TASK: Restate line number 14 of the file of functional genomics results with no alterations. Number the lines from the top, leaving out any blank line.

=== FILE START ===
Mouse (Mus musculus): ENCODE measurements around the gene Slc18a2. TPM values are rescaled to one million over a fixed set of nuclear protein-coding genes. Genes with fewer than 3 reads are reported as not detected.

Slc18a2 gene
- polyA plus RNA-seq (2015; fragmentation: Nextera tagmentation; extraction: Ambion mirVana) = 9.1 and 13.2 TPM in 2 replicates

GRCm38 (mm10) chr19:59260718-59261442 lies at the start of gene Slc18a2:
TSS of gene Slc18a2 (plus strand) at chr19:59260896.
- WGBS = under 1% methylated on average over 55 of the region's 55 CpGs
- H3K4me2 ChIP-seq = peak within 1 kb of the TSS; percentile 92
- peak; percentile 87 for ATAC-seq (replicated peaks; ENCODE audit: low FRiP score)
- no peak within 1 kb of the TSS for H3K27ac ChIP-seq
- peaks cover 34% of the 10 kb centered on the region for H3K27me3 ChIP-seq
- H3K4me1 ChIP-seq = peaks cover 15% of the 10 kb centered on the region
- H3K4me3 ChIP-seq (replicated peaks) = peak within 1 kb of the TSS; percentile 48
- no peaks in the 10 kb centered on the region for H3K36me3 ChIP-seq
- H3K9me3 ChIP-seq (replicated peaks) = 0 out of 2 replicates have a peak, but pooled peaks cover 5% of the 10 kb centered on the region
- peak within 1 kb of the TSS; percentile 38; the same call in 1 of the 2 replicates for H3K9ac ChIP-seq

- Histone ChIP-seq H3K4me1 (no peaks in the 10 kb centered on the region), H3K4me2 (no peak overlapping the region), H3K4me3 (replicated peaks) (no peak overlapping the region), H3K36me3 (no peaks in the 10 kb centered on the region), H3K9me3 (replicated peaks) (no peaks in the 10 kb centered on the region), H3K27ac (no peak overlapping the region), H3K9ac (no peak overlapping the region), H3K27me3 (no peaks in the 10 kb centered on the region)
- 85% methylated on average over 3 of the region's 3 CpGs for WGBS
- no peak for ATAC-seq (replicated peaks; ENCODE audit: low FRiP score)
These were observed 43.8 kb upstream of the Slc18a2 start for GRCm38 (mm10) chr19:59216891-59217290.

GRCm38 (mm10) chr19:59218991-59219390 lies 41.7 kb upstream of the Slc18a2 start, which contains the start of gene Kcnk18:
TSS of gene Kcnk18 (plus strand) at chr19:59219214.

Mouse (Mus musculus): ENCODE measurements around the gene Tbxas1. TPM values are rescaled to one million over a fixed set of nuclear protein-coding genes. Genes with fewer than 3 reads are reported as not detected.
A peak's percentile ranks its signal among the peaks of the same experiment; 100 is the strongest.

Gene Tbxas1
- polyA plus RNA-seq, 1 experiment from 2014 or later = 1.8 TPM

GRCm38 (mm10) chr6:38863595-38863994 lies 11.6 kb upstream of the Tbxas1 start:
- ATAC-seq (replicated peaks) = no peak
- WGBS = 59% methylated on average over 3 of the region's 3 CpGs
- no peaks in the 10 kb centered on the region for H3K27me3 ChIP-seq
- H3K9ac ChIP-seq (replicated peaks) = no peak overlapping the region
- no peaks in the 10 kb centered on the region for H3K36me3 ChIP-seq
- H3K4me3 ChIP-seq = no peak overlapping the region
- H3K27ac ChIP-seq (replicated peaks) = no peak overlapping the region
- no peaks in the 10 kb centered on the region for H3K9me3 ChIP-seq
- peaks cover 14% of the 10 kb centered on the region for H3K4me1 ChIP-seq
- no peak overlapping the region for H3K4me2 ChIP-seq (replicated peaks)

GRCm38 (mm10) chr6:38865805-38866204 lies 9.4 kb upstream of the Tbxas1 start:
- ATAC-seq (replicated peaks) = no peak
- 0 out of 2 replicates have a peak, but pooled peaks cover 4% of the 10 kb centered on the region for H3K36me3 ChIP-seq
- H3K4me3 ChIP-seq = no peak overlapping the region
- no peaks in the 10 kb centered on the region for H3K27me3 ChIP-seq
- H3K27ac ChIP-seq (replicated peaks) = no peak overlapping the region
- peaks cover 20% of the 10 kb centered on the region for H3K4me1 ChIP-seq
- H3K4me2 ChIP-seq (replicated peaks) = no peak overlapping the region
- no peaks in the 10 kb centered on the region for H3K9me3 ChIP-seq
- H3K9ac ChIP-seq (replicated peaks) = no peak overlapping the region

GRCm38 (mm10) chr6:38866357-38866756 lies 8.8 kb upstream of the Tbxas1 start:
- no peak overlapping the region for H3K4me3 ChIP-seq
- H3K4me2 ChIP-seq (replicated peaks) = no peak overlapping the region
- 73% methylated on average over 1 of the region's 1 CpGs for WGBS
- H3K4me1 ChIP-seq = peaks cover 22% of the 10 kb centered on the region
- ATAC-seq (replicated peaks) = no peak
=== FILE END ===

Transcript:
- H3K9me3 ChIP-seq (replicated peaks) = 0 out of 2 replicates have a peak, but pooled peaks cover 5% of the 10 kb centered on the region